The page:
An area in the DMV known as Chesapeake Bay is home to multiple beaches along its shorelines. During the Jim Crow Era when segregation ran deep, the Black community wasn’t welcome to enjoy the sandy shores, according to CBS News.

Black Americans were blocked from having access to multiple beaches in the Chesapeake Bay due to the “white-only beaches.” A slave-turned-free man named Frederick Carr bought a portion of a beachfront property on the Annapolis Neck Peninsula. After he passed away, his daughters, whom he left the land to, created two beaches, Carr’s Beach and Sparrow’s Beach, housed beside each other. They both were known to host music artists “in the 6,000-seat amphitheater,” according to The Washington Post. It grew to be a popular place of leisure in the 1930s since it was one of the only resorts that offered its services to people of color.


News of the vacation property traveled further after William Lloyd “Little Willie” Adams bought a few actors of the land and invested money to build “a pavilion with a bandstand, brought in slot machines and put up a Ferris wheel.” It soon became a nationally recognized destination for Black entertainment. Visitors saw performances from legendary Black musicians, including Ray Charles, James Brown, Bo Diddley, Ray Charles, Marvin Gaye, Billie Holiday, Otis Redding, Little Richard, Smokey Robinson, Sarah Vaughan, Jackie Wilson, Gladys Knight and the Pips and Stevie Wonder.

“The epicenter for Blacks wanting to swim and enjoy the sun or hear one of their favorite acts — Sarah Vaughan, Ella Fitzgerald, the hardest working man in show business, James Brown,” Roslyn Johnson, the Rec & Parks director with the City of Annapolis, said in an interview with CBS News.

Once in the mid-50s, a crowd of nearly 50,000 people gathered to see rock and roll pioneer Chuck Berry in concert.

“This place was the mecca of Black entertainment in the mid-Atlantic region,” said Vincent Leggett, founder and president of the Blacks of the Chesapeake Foundation, per The Washington Post. “There’s just so much African American history and heritage along this stretch.”

The background of Carr’s Beach has often been overlooked, until now. Annapolis city government leaders have agreed to ensure the history of the location, which became a haven for Black Americans in the area where they could relax and have fun during a time of oppression, lives on.

Joel Dunn, President and CEO of Chesapeake Bay Conservancy, shared that it’s time for narratives similar to Carr’s Beach to be told because “these stories that occurred here have been left untold for too long.”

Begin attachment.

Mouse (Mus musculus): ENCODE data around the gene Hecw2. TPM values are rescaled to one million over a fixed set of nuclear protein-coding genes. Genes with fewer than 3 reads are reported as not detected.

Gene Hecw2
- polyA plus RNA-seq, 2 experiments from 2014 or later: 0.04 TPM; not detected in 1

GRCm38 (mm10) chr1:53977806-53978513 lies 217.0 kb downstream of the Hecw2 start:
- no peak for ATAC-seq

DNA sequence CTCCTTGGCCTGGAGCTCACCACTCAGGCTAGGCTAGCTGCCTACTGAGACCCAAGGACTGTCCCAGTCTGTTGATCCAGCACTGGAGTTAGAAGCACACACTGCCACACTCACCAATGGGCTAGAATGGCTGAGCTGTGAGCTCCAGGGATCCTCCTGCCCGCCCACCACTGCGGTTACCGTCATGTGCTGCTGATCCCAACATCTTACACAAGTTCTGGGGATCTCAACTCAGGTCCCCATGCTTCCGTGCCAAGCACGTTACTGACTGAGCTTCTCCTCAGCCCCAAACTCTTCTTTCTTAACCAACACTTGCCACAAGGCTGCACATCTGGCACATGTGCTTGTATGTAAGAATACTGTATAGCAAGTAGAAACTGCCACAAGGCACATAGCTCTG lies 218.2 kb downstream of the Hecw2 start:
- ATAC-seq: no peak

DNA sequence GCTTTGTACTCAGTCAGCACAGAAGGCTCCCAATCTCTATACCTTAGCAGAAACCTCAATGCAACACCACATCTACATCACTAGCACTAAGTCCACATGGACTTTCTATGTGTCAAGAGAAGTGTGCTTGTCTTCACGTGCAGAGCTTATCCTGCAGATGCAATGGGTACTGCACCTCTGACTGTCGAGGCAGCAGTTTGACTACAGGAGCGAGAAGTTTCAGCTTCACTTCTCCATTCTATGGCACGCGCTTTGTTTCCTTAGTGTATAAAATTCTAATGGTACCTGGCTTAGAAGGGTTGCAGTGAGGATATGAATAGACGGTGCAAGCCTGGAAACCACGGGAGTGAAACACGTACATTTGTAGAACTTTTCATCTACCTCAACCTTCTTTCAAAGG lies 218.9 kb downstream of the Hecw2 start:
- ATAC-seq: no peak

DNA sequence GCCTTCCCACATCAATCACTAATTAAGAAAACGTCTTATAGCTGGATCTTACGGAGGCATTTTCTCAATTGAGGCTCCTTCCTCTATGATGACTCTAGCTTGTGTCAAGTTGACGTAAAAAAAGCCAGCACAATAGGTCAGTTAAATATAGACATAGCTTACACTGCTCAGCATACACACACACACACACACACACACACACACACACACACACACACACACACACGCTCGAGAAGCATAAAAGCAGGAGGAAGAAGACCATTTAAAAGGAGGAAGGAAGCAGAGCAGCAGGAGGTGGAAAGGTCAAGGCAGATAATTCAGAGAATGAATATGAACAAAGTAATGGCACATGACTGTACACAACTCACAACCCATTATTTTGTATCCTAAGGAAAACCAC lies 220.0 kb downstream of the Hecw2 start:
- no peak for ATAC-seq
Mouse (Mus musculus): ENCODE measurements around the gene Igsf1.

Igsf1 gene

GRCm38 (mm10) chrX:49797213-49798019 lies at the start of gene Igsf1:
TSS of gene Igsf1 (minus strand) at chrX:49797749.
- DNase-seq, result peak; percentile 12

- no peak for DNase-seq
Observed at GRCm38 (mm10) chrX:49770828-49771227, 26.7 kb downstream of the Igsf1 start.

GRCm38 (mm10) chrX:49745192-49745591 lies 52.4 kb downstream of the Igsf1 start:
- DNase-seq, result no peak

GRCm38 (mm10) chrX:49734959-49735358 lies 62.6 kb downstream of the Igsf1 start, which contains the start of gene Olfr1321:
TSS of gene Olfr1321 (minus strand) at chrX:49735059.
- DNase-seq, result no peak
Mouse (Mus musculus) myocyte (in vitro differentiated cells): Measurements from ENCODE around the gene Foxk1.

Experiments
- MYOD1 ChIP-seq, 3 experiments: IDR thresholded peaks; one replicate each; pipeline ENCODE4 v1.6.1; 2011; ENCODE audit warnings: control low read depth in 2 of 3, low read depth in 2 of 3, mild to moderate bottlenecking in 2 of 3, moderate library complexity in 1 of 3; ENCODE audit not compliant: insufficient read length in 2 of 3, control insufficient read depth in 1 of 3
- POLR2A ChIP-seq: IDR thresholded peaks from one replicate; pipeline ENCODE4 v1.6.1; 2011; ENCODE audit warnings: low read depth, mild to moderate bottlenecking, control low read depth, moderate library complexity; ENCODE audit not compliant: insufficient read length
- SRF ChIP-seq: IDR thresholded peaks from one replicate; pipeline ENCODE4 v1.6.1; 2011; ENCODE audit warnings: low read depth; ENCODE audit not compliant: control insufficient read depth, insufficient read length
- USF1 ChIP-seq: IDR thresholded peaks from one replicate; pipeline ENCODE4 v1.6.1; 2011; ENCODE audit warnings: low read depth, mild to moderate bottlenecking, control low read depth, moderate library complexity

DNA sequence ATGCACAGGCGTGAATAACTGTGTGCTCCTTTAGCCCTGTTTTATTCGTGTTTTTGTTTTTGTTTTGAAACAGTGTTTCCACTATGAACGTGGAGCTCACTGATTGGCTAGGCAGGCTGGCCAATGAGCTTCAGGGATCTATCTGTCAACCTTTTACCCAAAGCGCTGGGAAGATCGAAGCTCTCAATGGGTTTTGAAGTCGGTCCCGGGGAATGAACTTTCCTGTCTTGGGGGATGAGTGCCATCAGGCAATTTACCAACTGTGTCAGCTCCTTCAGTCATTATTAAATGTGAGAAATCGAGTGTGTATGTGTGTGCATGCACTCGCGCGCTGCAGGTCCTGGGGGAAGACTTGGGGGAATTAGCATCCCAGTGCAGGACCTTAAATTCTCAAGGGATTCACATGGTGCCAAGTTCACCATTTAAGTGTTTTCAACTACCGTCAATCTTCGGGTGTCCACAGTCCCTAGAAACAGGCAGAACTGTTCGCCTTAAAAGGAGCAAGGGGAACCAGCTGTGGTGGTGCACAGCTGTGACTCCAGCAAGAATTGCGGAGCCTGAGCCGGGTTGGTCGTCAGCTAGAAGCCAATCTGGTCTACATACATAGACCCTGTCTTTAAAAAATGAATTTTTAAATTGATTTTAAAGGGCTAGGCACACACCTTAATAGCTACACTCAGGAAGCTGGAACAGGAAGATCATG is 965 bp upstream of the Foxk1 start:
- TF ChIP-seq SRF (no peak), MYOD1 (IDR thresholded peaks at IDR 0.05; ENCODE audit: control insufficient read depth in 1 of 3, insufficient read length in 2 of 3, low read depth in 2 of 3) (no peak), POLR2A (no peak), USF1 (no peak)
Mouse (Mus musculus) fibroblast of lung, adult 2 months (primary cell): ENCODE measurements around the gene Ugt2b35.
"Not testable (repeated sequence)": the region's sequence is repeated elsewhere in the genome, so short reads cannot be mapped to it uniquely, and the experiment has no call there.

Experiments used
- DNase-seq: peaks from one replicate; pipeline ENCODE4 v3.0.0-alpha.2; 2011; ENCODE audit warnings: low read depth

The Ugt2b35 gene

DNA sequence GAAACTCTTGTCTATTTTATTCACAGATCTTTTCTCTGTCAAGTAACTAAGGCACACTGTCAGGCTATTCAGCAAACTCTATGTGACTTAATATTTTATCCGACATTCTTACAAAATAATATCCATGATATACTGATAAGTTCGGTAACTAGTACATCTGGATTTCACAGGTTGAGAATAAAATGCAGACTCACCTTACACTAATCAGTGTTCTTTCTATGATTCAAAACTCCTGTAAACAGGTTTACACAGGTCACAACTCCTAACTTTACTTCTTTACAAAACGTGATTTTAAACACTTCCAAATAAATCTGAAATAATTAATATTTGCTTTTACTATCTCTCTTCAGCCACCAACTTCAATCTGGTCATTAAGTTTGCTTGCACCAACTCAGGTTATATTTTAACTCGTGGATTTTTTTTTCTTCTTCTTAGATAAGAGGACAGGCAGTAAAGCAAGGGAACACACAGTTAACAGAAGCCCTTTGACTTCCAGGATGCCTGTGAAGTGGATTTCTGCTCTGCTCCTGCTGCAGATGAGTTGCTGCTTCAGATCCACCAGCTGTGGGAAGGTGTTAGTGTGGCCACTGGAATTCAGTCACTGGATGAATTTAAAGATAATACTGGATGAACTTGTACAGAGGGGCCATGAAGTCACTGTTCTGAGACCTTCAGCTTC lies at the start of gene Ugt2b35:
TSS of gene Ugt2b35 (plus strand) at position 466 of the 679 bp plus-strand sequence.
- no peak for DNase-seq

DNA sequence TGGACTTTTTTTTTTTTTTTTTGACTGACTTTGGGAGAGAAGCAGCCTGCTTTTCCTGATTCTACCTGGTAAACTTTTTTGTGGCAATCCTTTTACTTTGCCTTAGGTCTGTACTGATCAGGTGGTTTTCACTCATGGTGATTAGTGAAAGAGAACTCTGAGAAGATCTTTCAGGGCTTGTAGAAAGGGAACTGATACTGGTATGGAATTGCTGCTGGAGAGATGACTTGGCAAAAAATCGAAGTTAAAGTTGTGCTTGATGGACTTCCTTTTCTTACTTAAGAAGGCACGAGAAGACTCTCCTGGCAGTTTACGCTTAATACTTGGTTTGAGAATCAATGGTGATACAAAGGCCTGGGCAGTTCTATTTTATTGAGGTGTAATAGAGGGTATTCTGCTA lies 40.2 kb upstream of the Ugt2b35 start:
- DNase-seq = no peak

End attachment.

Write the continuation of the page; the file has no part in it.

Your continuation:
Most of the sacred region no longer belongs to the Carr family because it was sold and other project developments were built. The city of Annapolis purchased the five-acre strip section called Elktonia Beach in 2022. To complete their vision to keep the legacy of Carr’s Beach alive, officials purchased some additional land formerly owned by Coppin State University President Dr. Parlett Moore.

“With this house becoming available, it gives us the opportunity to knock it down and build a beautiful center that celebrates that history,” Annapolis Mayor Gavin Buckley told CBS News.

“That beach is going to be beautiful and enjoyable. We’re going to rehabilitate the piers here. There’s going to be a 12 or 13 minute ferry to bring people from downtown,” he later added.

The real estate investments will be integrated and named Elktonia-Carr’s Beach Heritage Park and will be overseen by the city. A visitor’s center, which will also serve as the headquarters for Blacks of the Chesapeake, has been included in the layout of the construction plans along with a revamped shoreline, “building trails, and educational signage about the history of the site.”

“We’ve been able to preserve the sand, the beach and the water and the dirt and tell the story of Black life on the Chesapeake Bay from an authentic space,” Vince Leggett, Executive Director of the Blacks of the Chesapeake, said to CBS News.

The new landmark’s infrastructure will cost an estimated $9 million and will begin and last until August 2024. It will take place over the next 18 months and will involve restoring the shoreline, as well as building trails and educational signage about the history of the site.

“This Black history will not be a footnote,” Dunn said to CBS News. “It never should have been, but it won’t be ever, moving forward.”